Jayee has been to the Odia entertainment industry what Johny Walker or Keshto Mukherjee were to Hindi film industry. A filmograph that exceeds the 300 mark, his countless fans vouch for his spontaneity and comic timing while essaying various roles with the characteristic grin on his face. The ace comedian and character actor Jayiram Samal spoke to Diana Sahu recalling best of his experience in the industry.
You have been acting non-stop in films, tele-serials and theatre. What keeps you going at this age?
I don’t think age is a limitation as far as acting is concerned. When I am not acting in films, I take out time to do serials, advertisements, or direct stage plays. I keep doing this for the audience that has made me what I am today. And I would continue doing comedy because I think making people laugh is the most difficult and satisfying job on this earth.
How has comedy changed in the last four decades?
A comedian in those days (when I started my career in the 70s) was always one of the four important characters in a film, the other three being hero, heroine and villain. Also, a comedy track was always woven into the main storyline of the film carefully, never to appear as incidental. But it is no longer so. In our days, comedians never made an effort to crack jokes, their body language, dialect, acting, evoked humour.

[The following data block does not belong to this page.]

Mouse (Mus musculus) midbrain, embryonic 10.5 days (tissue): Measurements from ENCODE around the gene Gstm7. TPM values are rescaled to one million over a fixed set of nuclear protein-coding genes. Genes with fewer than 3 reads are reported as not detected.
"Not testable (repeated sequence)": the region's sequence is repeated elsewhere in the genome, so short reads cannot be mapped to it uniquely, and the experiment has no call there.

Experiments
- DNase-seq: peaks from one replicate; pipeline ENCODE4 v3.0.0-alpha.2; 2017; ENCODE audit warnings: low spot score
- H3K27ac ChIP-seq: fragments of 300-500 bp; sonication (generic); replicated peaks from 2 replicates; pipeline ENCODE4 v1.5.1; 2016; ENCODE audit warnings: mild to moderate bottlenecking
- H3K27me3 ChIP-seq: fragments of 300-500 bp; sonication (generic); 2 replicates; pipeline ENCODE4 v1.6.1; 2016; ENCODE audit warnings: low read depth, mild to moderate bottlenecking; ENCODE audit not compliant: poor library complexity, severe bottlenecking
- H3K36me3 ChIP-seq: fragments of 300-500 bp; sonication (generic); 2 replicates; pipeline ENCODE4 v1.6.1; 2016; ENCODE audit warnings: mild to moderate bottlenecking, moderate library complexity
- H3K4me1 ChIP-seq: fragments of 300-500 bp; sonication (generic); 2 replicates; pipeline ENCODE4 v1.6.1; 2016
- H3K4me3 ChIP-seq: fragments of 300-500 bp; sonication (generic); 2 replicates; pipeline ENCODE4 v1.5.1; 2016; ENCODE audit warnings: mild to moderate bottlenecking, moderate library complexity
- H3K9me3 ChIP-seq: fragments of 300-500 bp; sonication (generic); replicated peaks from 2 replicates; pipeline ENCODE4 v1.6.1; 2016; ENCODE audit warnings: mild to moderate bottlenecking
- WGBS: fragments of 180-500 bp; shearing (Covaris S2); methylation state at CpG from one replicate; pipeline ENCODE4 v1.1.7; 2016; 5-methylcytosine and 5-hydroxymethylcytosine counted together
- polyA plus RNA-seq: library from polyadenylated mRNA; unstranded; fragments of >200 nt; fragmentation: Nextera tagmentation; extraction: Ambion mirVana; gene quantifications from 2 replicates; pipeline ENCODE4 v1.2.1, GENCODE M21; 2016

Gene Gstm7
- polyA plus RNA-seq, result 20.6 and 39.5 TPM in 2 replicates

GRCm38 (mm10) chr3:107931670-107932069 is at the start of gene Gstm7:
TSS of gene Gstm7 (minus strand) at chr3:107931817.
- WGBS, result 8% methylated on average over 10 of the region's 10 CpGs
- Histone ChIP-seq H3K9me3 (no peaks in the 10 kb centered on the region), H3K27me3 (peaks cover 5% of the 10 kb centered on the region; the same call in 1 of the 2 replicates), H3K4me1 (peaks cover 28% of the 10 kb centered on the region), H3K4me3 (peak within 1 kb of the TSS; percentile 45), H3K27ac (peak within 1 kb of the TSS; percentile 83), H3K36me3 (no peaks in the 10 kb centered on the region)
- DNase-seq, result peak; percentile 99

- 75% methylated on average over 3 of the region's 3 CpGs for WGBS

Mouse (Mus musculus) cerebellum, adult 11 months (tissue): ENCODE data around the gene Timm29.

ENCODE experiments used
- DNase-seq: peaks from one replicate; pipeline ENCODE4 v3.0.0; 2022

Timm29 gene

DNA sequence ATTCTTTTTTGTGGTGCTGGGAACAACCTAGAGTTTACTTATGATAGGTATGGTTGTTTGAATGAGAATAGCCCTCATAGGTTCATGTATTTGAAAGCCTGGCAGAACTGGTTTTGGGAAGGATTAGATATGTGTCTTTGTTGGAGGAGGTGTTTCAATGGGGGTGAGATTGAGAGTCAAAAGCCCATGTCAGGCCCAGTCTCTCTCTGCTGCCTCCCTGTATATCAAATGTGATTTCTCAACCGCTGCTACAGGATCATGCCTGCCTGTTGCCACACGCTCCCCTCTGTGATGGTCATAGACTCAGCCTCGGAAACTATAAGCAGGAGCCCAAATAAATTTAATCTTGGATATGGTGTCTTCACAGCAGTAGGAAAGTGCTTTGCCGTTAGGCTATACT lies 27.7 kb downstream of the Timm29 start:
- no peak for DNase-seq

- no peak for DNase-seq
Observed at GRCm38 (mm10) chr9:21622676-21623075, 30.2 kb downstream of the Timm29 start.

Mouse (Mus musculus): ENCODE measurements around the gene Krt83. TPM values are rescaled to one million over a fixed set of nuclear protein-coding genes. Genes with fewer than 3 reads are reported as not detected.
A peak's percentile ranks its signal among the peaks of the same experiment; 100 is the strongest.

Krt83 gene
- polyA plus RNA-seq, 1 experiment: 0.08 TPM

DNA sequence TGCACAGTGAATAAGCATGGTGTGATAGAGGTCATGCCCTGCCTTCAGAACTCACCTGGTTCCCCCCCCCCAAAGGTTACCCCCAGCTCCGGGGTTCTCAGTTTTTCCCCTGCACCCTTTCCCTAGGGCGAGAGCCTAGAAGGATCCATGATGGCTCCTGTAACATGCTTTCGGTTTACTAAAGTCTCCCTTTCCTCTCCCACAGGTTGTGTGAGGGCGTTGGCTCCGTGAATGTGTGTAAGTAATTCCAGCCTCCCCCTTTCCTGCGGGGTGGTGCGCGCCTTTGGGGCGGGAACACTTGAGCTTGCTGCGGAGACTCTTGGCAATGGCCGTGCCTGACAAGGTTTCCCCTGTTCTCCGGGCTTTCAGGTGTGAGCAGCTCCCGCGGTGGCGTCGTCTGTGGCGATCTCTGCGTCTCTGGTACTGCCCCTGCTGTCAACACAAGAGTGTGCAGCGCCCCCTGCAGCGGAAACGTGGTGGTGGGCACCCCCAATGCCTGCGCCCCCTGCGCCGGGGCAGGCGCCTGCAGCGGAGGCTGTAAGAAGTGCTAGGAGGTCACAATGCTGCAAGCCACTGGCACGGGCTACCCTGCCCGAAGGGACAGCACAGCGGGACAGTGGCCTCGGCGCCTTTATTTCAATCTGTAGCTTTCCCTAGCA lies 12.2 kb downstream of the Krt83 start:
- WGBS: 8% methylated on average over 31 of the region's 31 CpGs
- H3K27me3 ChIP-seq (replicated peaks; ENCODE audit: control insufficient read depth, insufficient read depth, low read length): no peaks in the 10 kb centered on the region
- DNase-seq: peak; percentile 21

There was no profanity in dialogues whatsoever and everything that they did on screens was so real. Today, people don't laugh until the comedians work on their facial expressions or are given some cheesy dialogues.
What is the most memorable comic character that you have essayed so far?
My most memorable character obviously will be from my first movie ‘Jajabara’ in the mid-70s where I played the role of a mischievous priest. Since it was my first movie, I was under extreme pressure to perform well. I was newly married then and had to go to Baripada for shooting.
For the character I had just a tuft of hair left on the clean shaven head. The shooting got over in some days and when I returned home in Cuttack at midnight, I remember my wife opened the door and screamed. She could not recognise me and neither could my mother.
They mistook me as a thief. (Smiles) What do you have to say about the current crop of comedians in the industry?
All the comedians of the present era are talented and have the spark. It is just that they aren’t getting too many memorable roles to play.
What are your current projects?
I have a string of films in my hand, shooting for which will begin after the Puja. At present, I am shooting for ‘Nai Separi Kanaka Gori’.